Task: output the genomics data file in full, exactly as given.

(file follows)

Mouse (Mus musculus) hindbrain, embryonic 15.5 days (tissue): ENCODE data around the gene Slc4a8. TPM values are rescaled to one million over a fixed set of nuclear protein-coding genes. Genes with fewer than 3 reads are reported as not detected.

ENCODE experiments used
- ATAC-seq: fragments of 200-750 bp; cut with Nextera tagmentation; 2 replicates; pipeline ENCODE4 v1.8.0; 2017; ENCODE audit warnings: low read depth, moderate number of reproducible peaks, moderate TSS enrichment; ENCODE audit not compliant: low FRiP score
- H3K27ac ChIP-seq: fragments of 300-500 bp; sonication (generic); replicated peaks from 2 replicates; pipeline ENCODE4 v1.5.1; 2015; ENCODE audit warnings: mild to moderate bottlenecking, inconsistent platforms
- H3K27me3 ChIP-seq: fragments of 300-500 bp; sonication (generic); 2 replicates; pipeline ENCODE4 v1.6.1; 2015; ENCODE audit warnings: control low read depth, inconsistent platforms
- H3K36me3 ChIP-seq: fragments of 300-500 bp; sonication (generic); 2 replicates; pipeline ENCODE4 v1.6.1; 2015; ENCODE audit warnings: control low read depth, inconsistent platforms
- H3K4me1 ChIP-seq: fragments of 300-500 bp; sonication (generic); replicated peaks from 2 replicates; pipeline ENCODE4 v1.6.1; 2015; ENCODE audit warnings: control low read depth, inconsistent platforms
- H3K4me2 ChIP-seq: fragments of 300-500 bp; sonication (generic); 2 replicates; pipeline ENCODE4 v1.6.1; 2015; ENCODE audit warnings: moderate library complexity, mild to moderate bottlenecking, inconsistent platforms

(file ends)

Mouse (Mus musculus) hindbrain, embryonic 15.5 days (tissue): ENCODE data around the gene Slc4a8. TPM values are rescaled to one million over a fixed set of nuclear protein-coding genes. Genes with fewer than 3 reads are reported as not detected.

ENCODE experiments used
- ATAC-seq: fragments of 200-750 bp; cut with Nextera tagmentation; 2 replicates; pipeline ENCODE4 v1.8.0; 2017; ENCODE audit warnings: low read depth, moderate number of reproducible peaks, moderate TSS enrichment; ENCODE audit not compliant: low FRiP score
- H3K27ac ChIP-seq: fragments of 300-500 bp; sonication (generic); replicated peaks from 2 replicates; pipeline ENCODE4 v1.5.1; 2015; ENCODE audit warnings: mild to moderate bottlenecking, inconsistent platforms
- H3K27me3 ChIP-seq: fragments of 300-500 bp; sonication (generic); 2 replicates; pipeline ENCODE4 v1.6.1; 2015; ENCODE audit warnings: control low read depth, inconsistent platforms
- H3K36me3 ChIP-seq: fragments of 300-500 bp; sonication (generic); 2 replicates; pipeline ENCODE4 v1.6.1; 2015; ENCODE audit warnings: control low read depth, inconsistent platforms
- H3K4me1 ChIP-seq: fragments of 300-500 bp; sonication (generic); replicated peaks from 2 replicates; pipeline ENCODE4 v1.6.1; 2015; ENCODE audit warnings: control low read depth, inconsistent platforms
- H3K4me2 ChIP-seq: fragments of 300-500 bp; sonication (generic); 2 replicates; pipeline ENCODE4 v1.6.1; 2015; ENCODE audit warnings: moderate library complexity, mild to moderate bottlenecking, inconsistent platforms